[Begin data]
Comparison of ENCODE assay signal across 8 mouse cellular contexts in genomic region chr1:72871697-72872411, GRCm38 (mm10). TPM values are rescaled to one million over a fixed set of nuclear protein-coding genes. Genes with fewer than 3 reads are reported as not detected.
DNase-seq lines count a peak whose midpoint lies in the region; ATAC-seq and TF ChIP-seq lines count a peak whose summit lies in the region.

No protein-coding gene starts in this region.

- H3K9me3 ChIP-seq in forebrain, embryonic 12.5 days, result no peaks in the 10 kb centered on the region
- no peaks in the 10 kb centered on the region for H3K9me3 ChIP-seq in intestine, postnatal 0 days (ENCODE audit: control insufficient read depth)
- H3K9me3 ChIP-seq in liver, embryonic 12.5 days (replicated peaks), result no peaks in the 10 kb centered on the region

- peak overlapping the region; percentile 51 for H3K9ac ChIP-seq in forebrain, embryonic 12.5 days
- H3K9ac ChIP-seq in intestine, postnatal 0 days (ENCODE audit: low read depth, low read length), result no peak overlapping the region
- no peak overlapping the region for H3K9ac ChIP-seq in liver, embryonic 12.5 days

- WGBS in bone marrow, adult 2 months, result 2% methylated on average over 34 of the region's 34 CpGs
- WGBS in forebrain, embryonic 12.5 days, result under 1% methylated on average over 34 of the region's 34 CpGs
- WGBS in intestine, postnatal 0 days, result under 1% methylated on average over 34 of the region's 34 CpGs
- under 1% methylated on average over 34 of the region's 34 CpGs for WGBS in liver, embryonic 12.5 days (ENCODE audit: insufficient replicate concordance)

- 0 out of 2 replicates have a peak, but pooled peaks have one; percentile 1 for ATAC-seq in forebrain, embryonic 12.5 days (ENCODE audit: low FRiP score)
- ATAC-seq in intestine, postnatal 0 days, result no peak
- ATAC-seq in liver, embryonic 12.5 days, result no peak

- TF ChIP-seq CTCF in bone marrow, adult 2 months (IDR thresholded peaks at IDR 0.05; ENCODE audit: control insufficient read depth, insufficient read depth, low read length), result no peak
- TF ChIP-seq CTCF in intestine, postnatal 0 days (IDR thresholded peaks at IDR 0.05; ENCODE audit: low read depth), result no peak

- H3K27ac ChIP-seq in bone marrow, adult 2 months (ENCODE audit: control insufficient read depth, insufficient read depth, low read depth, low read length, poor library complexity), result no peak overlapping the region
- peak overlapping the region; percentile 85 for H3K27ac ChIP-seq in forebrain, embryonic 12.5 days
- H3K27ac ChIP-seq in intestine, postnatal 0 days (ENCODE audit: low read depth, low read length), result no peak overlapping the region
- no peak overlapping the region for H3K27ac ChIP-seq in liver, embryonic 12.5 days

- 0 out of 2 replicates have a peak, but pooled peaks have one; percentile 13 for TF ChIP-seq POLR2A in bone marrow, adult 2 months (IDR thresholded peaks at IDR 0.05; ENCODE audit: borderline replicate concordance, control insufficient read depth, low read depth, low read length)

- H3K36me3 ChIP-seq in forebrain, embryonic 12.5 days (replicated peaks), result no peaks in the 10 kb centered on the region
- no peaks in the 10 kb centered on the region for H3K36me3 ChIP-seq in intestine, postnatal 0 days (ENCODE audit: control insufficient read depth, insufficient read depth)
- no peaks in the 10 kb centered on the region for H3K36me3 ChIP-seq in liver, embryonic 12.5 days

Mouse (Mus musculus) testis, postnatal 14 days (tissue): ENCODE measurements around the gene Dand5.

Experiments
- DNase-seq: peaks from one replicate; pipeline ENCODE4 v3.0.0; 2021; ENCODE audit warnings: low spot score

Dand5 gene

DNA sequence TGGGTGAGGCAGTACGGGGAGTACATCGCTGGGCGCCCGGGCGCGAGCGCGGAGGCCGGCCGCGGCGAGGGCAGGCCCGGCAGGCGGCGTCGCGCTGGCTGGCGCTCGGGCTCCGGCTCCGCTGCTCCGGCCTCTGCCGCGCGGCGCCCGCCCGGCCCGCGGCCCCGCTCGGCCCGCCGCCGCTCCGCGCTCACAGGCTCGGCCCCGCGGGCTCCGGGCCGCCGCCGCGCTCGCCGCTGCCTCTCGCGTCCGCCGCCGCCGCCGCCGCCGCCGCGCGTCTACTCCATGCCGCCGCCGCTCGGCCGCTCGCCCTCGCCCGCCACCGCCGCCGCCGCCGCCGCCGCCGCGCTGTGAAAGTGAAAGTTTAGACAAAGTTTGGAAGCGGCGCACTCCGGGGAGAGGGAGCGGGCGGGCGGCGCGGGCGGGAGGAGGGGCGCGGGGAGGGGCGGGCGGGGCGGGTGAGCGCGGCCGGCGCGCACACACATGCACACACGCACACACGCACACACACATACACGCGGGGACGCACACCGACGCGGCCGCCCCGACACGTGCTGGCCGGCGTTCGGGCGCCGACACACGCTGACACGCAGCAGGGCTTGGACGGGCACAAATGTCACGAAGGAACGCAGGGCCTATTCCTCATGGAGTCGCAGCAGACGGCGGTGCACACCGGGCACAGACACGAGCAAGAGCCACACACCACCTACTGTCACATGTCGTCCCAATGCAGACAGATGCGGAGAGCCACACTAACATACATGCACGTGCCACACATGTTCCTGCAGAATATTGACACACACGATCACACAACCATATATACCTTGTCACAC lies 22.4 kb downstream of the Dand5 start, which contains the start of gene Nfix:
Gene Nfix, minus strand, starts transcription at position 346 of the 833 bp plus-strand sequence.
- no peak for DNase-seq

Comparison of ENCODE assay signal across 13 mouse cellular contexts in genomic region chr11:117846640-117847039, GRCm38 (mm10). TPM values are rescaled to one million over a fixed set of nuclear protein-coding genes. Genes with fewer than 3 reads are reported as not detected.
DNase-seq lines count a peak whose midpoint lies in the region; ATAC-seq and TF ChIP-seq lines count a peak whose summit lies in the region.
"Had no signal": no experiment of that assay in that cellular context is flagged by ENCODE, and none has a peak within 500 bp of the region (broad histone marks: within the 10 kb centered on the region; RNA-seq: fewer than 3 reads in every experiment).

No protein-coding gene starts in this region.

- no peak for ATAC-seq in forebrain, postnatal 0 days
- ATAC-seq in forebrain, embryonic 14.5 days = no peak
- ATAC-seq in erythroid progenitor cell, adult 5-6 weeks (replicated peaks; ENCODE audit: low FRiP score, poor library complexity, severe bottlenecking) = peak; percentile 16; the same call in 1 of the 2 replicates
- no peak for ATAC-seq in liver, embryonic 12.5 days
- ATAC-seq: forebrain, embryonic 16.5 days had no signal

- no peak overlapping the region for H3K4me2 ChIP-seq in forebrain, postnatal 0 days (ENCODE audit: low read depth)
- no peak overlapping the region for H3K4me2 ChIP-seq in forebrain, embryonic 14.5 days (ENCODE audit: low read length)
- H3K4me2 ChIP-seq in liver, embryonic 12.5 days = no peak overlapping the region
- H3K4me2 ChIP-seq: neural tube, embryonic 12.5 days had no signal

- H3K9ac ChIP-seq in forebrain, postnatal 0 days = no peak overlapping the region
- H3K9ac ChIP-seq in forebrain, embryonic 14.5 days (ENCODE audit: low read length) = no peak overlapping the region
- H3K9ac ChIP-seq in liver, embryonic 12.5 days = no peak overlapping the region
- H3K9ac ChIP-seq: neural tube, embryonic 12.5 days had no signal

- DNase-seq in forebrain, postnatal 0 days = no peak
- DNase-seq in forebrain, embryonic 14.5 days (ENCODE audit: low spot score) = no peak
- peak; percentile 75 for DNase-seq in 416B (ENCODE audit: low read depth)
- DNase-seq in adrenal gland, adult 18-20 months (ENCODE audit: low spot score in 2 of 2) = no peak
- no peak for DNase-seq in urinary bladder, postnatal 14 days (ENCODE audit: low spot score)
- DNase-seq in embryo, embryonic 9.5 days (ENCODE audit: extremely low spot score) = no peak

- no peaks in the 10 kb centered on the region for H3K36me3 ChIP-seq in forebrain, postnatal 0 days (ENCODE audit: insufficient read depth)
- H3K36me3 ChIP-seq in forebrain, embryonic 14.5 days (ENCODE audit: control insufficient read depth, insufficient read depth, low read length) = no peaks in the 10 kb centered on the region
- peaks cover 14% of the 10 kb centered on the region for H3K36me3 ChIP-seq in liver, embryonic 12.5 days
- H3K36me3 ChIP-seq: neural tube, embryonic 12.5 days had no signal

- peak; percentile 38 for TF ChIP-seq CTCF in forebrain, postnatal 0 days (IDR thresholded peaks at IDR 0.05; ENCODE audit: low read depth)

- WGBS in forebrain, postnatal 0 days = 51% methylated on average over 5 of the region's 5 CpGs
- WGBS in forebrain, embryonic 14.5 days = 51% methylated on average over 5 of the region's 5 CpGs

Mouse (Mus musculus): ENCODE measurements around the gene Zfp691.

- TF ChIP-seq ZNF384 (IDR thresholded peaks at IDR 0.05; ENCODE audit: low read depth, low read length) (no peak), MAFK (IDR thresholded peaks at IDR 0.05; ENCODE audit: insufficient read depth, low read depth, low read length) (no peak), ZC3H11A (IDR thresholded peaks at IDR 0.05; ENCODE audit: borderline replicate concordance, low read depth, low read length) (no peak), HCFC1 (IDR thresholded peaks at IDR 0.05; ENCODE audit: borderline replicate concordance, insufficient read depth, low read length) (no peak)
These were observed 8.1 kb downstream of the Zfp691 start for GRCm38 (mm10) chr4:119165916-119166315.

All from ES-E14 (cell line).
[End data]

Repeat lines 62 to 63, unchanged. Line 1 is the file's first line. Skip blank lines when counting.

- WGBS in forebrain, postnatal 0 days = 51% methylated on average over 5 of the region's 5 CpGs
- WGBS in forebrain, embryonic 14.5 days = 51% methylated on average over 5 of the region's 5 CpGs